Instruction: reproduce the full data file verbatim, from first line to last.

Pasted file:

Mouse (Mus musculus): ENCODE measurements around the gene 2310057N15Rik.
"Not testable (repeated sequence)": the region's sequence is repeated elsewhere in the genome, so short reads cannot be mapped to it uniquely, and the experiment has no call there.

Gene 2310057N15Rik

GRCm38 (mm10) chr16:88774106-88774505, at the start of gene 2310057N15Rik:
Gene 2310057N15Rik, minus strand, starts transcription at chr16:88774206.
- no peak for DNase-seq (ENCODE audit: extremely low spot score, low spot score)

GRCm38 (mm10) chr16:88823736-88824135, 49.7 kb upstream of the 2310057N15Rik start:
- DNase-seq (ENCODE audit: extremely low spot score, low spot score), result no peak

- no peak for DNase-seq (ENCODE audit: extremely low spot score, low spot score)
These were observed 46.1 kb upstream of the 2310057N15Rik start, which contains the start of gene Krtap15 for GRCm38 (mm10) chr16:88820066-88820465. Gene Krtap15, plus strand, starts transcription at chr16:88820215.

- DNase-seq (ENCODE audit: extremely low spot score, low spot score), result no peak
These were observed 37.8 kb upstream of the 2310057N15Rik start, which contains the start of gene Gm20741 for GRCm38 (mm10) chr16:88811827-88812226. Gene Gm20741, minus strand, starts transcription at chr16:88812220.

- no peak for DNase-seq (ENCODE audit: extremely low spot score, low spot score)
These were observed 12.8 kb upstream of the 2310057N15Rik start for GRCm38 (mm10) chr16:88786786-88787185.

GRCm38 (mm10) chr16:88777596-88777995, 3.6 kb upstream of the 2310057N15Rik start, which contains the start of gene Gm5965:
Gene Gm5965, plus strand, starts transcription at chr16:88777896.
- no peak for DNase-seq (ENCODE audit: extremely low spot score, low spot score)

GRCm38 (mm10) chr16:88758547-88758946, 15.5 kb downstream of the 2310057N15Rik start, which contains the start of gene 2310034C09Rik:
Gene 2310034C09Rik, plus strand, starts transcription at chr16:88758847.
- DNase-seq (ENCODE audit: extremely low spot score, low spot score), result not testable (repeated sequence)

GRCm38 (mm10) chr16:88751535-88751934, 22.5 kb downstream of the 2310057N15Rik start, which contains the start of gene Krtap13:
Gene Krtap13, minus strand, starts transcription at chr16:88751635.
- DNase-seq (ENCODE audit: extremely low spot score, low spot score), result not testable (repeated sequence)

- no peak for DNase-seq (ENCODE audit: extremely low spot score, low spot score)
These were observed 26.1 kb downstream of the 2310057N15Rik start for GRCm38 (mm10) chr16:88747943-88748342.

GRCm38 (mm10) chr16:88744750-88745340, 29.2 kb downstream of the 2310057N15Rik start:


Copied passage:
Mouse (Mus musculus): ENCODE measurements around the gene 2310057N15Rik.
"Not testable (repeated sequence)": the region's sequence is repeated elsewhere in the genome, so short reads cannot be mapped to it uniquely, and the experiment has no call there.

Gene 2310057N15Rik

GRCm38 (mm10) chr16:88774106-88774505, at the start of gene 2310057N15Rik:
Gene 2310057N15Rik, minus strand, starts transcription at chr16:88774206.
- no peak for DNase-seq (ENCODE audit: extremely low spot score, low spot score)

GRCm38 (mm10) chr16:88823736-88824135, 49.7 kb upstream of the 2310057N15Rik start:
- DNase-seq (ENCODE audit: extremely low spot score, low spot score), result no peak

- no peak for DNase-seq (ENCODE audit: extremely low spot score, low spot score)
These were observed 46.1 kb upstream of the 2310057N15Rik start, which contains the start of gene Krtap15 for GRCm38 (mm10) chr16:88820066-88820465. Gene Krtap15, plus strand, starts transcription at chr16:88820215.

- DNase-seq (ENCODE audit: extremely low spot score, low spot score), result no peak
These were observed 37.8 kb upstream of the 2310057N15Rik start, which contains the start of gene Gm20741 for GRCm38 (mm10) chr16:88811827-88812226. Gene Gm20741, minus strand, starts transcription at chr16:88812220.

- no peak for DNase-seq (ENCODE audit: extremely low spot score, low spot score)
These were observed 12.8 kb upstream of the 2310057N15Rik start for GRCm38 (mm10) chr16:88786786-88787185.

GRCm38 (mm10) chr16:88777596-88777995, 3.6 kb upstream of the 2310057N15Rik start, which contains the start of gene Gm5965:
Gene Gm5965, plus strand, starts transcription at chr16:88777896.
- no peak for DNase-seq (ENCODE audit: extremely low spot score, low spot score)

GRCm38 (mm10) chr16:88758547-88758946, 15.5 kb downstream of the 2310057N15Rik start, which contains the start of gene 2310034C09Rik:
Gene 2310034C09Rik, plus strand, starts transcription at chr16:88758847.
- DNase-seq (ENCODE audit: extremely low spot score, low spot score), result not testable (repeated sequence)

GRCm38 (mm10) chr16:88751535-88751934, 22.5 kb downstream of the 2310057N15Rik start, which contains the start of gene Krtap13:
Gene Krtap13, minus strand, starts transcription at chr16:88751635.
- DNase-seq (ENCODE audit: extremely low spot score, low spot score), result not testable (repeated sequence)

- no peak for DNase-seq (ENCODE audit: extremely low spot score, low spot score)
These were observed 26.1 kb downstream of the 2310057N15Rik start for GRCm38 (mm10) chr16:88747943-88748342.

GRCm38 (mm10) chr16:88744750-88745340, 29.2 kb downstream of the 2310057N15Rik start: